Work continues at a healthy pace inside the house.  On the top floor the construction of the divisions has been completed in all five bedrooms and bathrooms, so now you can see the size of each making visualizing the ultimately finished rooms that much easier.  Thus it was yesterday we spent a couple hours with the architects discussing at length the ‘design’ of each bedroom on this floor.  Given that the floors will be toba (terracotta tiles) and the ceilings bigas de roura (oak beam) with teules (terracotta tiles) we do not want to ‘over do’ the rustic feel of the place.   Therefore, contrary to the vision and preference of the architects we are plumming for white walls in all of rooms, with no exposed stone, thereby making the rooms appear as large and spacious as possible.  Door finishes will be white, wardrobes included – and the carcases thereof.  Lighting will be subtle, using mostly wall mounted up/down lights.  Any sense of modernity will be maximized in the bathrooms with stylish, clean uncomplicated finishes.  It is our intention to try and provide the customer with as much comfort as we possibly can; to pamper and ensure that you leave the world of work or whatever somewhere else.  Although the general finishes between one room and another will be of a similar standard, we will designate two as ‘premium’ rooms which will provide that little bit extra for the guest.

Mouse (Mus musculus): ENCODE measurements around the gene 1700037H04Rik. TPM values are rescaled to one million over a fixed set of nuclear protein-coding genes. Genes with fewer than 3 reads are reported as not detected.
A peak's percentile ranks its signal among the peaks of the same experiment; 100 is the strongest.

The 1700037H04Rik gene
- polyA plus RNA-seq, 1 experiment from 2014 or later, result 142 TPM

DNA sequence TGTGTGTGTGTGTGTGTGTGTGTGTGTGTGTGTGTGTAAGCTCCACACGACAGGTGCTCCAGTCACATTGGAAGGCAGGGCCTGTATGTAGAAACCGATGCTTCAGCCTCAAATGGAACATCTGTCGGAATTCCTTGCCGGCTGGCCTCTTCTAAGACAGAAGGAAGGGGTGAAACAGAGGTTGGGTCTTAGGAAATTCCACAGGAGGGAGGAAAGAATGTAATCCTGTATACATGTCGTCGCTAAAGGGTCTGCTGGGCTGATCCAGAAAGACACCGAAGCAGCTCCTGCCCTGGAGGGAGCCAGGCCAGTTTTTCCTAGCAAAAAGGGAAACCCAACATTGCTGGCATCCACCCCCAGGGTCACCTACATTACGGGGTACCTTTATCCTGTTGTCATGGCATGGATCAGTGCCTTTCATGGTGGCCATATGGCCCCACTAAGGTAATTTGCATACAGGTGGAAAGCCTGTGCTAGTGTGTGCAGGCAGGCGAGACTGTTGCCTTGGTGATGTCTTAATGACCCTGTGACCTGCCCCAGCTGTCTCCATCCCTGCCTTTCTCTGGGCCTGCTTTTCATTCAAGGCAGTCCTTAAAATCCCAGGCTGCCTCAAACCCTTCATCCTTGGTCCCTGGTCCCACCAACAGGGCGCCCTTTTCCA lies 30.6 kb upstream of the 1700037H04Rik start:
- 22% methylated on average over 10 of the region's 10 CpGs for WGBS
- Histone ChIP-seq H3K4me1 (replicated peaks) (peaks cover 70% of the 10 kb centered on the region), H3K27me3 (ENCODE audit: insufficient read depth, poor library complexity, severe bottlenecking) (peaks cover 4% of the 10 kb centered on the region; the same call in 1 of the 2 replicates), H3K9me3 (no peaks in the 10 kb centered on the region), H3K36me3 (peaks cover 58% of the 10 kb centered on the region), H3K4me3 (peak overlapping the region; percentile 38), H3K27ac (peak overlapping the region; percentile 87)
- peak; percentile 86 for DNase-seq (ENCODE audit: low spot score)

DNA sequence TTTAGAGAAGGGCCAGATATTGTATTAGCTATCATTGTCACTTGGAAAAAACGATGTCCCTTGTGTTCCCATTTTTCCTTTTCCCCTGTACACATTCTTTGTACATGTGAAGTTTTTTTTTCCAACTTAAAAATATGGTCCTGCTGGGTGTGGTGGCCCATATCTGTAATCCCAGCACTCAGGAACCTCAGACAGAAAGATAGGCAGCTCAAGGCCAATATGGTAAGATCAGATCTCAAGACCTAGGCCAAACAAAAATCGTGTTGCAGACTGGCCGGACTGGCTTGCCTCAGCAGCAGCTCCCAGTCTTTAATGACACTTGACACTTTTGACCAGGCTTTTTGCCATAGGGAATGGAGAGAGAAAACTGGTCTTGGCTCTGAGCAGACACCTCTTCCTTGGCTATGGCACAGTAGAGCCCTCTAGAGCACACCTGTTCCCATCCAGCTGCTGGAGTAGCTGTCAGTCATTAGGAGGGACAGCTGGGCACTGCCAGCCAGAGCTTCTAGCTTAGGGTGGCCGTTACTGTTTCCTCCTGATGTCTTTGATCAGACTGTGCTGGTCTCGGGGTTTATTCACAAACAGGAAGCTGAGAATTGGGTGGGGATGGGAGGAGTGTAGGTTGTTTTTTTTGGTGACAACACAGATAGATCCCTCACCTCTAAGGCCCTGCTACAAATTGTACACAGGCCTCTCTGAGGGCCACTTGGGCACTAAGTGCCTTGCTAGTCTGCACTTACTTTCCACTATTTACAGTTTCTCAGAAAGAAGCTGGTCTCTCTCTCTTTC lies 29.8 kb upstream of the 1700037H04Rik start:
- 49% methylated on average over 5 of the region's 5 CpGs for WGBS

The metal curtains which mark the windows have been fitted in all of the top floor rooms.  But the major development of the week was the widening of the doorway from the hall to the dining room.  Now just shy of four meters wide, this entrance shows off three of the five arched windows in the dining room and the views of the valley beyond.  A folding door will separate the hall from dining room giving greater flexibility as to how the two rooms can be used.

And….completing that somewhat spurious link between dining room and food, last week a spot of kitchen experimentation led us to trying a recipe for ‘Stuffed Pigs Trotter’s’.  Before all you squeamish anglo-saxon readers dash for cover, the finished product was something not far short of fantastic.  The recipe needs a bit of tweaking – i. changing the wayin which the trotters are initially cooked; ii. preparing a more elaborate stuffing.  But all in all they were unctuous and simply cried out to be tried again.  So get those bibs out and pour a large glass of Priorat!

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